Abrams ComicArts did what Marvel comics was apparently hesitant to do — put out a comic featuring the Fantastic Four, starring Reed Richards (Mr. Fantastic), Sue Richards (The Invisible Woman), Johnny Storm (The Human Torch), and Ben Grimm (The Ever-lovin’ Blue eyed Thing).
I’ve missed them.
Oh, Marvel puts out a monthly Fantastic Four comic, and it has for years, allllll the way back since the days when it used to be known as The World’s Greatest Comic.
And it was, back then.
For the first 100 plus issues, Stan Lee provided the dialog and personalities for the foursome, and Jack Kirby provided the pulse pounding, powerful, pencilled artwork, aided by a few inkers, most predominantly, Joe Sinnott. This was during the majority of the 1960’s starting in 1961, and ushered in the Marvel Age of Comics. It literally changed the way comics and their characters appeared to the outside world in which we lived.
Until the FF showed up, comic book superheroes were rather two dimensional, with interchangeable personalities. Reed Richards was a passionate man who would go to any lengths for scientific discovery, the most brilliant mind on the planet. Sue Storm was a brave and devoted girl friend, teammate and later wife of Reed, who eventually became the most powerful member of the team and the one to keep the rest in line. Johnny Storm was the teenage hothead who was always blazing for a fight. Ben Grimm was the powerful, rock covered monster who used wise cracks to cover his pain.
For the second 100 issues, Stan Lee’s writing style was utilized by his replacements to maintain the consistency of the characters, but they weren’t Stan. And though there were different artists taking on the visuals, and some were truly magnificent, they weren’t Kirby. As the comic reached well past the 200th issue, John Byrne took over the writing and art, giving us an FF with some of the original flavor. He turned Reed into a less passionate, colder egg head, but he did advance Sue’s character, giving her her much needed due respect, taking her out of the 1960’s mindset towards women.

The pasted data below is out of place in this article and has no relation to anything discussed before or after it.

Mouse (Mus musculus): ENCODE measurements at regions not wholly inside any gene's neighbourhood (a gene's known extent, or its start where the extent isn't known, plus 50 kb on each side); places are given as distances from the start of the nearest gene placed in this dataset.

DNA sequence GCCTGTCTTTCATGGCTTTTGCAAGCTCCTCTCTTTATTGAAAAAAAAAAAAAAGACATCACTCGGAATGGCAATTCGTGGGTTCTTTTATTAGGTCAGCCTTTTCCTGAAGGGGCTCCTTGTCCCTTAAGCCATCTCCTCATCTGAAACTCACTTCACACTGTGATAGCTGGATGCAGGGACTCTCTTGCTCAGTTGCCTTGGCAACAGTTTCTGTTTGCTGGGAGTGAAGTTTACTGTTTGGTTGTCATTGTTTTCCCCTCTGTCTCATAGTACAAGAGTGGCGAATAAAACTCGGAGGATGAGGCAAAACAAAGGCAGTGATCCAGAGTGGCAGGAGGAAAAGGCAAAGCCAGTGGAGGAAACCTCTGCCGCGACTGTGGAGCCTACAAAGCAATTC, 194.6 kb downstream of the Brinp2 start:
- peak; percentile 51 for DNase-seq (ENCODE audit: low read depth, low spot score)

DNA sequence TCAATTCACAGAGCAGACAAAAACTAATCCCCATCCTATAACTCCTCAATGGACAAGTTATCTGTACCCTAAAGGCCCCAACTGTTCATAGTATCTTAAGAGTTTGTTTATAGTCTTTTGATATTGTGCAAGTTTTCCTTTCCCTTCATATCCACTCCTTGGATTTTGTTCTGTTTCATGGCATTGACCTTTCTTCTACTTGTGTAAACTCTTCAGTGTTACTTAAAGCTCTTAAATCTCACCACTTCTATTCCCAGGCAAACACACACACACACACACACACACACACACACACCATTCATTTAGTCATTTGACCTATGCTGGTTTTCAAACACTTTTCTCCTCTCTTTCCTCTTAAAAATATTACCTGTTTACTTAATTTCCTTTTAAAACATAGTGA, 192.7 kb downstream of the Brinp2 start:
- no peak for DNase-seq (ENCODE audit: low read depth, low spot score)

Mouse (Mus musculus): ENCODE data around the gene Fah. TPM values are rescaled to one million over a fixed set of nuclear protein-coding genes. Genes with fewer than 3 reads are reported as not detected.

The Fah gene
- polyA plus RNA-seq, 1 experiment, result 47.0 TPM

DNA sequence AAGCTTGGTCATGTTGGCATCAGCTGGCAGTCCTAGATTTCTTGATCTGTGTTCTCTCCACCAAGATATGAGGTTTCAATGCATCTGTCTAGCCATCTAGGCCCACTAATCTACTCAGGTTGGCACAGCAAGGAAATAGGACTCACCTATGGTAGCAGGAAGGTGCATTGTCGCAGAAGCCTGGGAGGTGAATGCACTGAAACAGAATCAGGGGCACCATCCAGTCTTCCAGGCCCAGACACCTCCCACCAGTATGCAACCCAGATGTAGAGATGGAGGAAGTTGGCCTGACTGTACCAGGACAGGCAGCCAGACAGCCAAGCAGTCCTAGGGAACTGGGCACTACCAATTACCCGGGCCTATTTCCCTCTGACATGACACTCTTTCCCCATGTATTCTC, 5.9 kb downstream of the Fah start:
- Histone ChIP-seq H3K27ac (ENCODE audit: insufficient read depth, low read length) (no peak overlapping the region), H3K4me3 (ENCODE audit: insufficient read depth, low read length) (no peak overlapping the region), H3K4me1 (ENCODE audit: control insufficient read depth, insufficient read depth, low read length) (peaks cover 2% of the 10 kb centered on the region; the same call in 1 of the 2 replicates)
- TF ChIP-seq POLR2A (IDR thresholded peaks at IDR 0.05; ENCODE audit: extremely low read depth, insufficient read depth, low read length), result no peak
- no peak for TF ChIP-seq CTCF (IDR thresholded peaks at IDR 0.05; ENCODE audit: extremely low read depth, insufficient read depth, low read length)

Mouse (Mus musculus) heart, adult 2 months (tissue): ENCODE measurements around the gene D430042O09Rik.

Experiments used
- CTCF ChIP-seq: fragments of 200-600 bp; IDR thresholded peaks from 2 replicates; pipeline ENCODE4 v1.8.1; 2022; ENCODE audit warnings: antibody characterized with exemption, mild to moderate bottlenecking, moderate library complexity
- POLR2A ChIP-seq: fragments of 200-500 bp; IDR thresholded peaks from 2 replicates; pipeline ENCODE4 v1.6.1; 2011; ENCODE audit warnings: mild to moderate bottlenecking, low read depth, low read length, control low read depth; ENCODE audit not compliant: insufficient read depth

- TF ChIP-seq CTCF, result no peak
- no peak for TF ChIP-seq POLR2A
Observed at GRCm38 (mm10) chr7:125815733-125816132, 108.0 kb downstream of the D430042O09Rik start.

As the decades passed, many creative teams came and went, putting their stamp on the team, to varying degrees of quality and success. Come the turn of the century, things continued to change. These days, Reed and Sue have two kids, an entire secondary foundation with more kids, Ben finally married his long time love Alicia Masters, and they adopted two kids, and Johnny’s been married a couple times already. Yes, it’s now the Fantastic Four Hundred.
All the members of the FF have “died” at least once, been replaced, or both. That’ll happen over 60 plus years.
Which now brings us to the present, and Alex Ross’ Full Circle.
Alex Ross is a devoted and opinionated comics fan boy who paints comics beautifully, and realistically, truly bringing superheroes to life. Think “Superheroes meet Norman Rockwell”. He’s been doing so for 30 years, beginning with “Marvels”, a four issue masterwork with writer Kurt Busiek about the major past events in the history of the Marvel universe. If you haven’t got it in some form, do yourself a favor — go find it and buy it. While you’re at it, go find and buy Kingdom Come, another masterwork with writer Mark Waid about the apocalyptic future events in the DC comics universe.
He’s also done hundreds and hundreds of covers for many comics in his painted style.
In Full Circle, Ross has taken a different visual approach, this time just inking the pencils, instead of painting them. Ross is working with a colorist, Josh Johnson, to create a very potent, vibrant color scheme here. The whole production hints that it might be cool to view it with a black light (having done it, although I can’t say the effect is full on fluorescent, it adds to the creepiness of the experience, just in time for Hallowe’en.) There are however some flashback panels where it does appear Ross has painted them to give a different feel.
Ross has always been severely dependent on extensive photo reference for his art in order to accurately present likenesses, lighting, etc. Back in the early 1990’s and the above mentioned “Marvels”, he was the first artist to visually suggest Professor Charles Xavier looked remarkably like Patrick Stewart. Back then, Ross also suggested that Reed resembled actor Russell Johnson, who portrayed the Professor on Gilligan’s Island. Recently, he shifted to another visual reference when drawing Mr. Fantastic, this time going with actor Gary Conway, from the cast of Land of the Giants, another show from the ’60’s. Conway has the distinction of not only looking like Reed, but looks a bit like a Jack Kirby character — another plus.